Michigan-Wisconsin Border Project Collections



Michigan's project plan was developed by Marsha MacDowell (Michigan State University Museum Curator of Folk Arts and Michigan Traditional Arts Program Coordinator) based on conversations with Betty Boone (Executive Director of Michigan Council for the Arts and Cultural Affairs), Richard March (Folk and Community Arts Specialist, Wisconsin Arts Board), Yvonne Lockwood (Curator of Folklife and Folklife Extension Specialist, MSU Museum), and C. Kurt Dewhurst (Director, MSU Museum). MacDowell and Lockwood coordinated the project, assisted by researchers Dan Gilmore, LaNeysa Harris Featherstone, Nancy (Kless) Matthews, and Lynne Swanson.

The Wisconsin Arts Board's Folk and Community Arts Specialist Richard March coordinated the Wisconsin portion of the project and hired five fieldworkers for short county surveys of artists, traditional artists, and arts organizations mostly on the Wisconsin side of the border. Folklorists Trudy Balcom surveyed Vilas County; Janet C. Gilmore, Marinette and Menominee counties; Gina Grumke, Florence County; and Ruth Olson, Iron and Gogebic counties. Community contact Walt Gander provided a list of contacts from throughout the region.

Project History

In March 1994, the Wisconsin Arts Board held a joint meeting with the Michigan Council for Arts and Cultural Affairs in Ironwood, Michigan, where constituents voiced concerns about the lack of arts support in the region. That summer WAB joined with White Pine Broadcasting (WXPR) community radio in Rhinelander, Wisconsin, one of the most active and highest profile arts organizations in northeastern Wisconsin, to survey the Wisconsin portion of the region for existing cultural resources. The effort relied on National Endowment for the Arts funding that supported WAB's “Arts in Underserved Communities Initiative” (USC), a partnership with the private Milwaukee Foundation to serve economically depressed and underserved areas of the state.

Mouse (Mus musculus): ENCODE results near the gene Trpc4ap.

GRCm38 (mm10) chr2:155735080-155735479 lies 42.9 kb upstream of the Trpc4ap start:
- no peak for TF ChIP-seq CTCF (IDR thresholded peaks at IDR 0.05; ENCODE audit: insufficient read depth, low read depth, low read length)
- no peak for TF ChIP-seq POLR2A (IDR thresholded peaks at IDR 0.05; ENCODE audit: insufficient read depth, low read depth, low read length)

From August to October 1994, five fieldworkers conducted research in Wisconsin's five-county Michigan border area for the WAB-WXPR project, completing reports that identify more than 400 contacts, including artists, traditional artists, museums, galleries, businesses, and organizations that support the area's arts and cultural heritage. Over a dozen traditional artists identified received fuller documentation. The fieldwork revealed the lack of non-profit arts infrastructure to which state arts agencies typically make grants and a lack of coordination between state programs to support cultural activities across state boundaries.

In October 1994, WAB staff met with representatives from the Michigan State University Museum about conducting a similar survey on the Michigan side of the state line. Through its new local arts and culture contacts, WAB held a series of town meetings in early 1995 in Marinette, Florence, Land O' Lakes, and Hurley to seek citizen input on how best to serve the arts community, since the region lacks arts organizations to which to award grants.

Meanwhile, in Michigan, MacDowell, Lockwood, and colleagues compiled information from the extensive ethnographic documentation in the Michigan Traditional Arts Program's Research Collection and Reference Library and from varied listings and directories of artists, arts organizations, and other cultural resources generated over the years by the state's arts and humanities councils and museums association, as well as the U.S. Forest Service, Great Lakes Indian Artists Association, and Michigan Northern Economics Initiative Center. They also obtained names of more contacts from local resources, family, and friends through field research, phone inquiries, and other communications. Project recommendations included continued identification of resources, dissemination of a published list of artists in the region, an in-depth cultural resource documentation project that would follow up on leads and identify more, and further planning with WAB and the Michigan Humanities Council.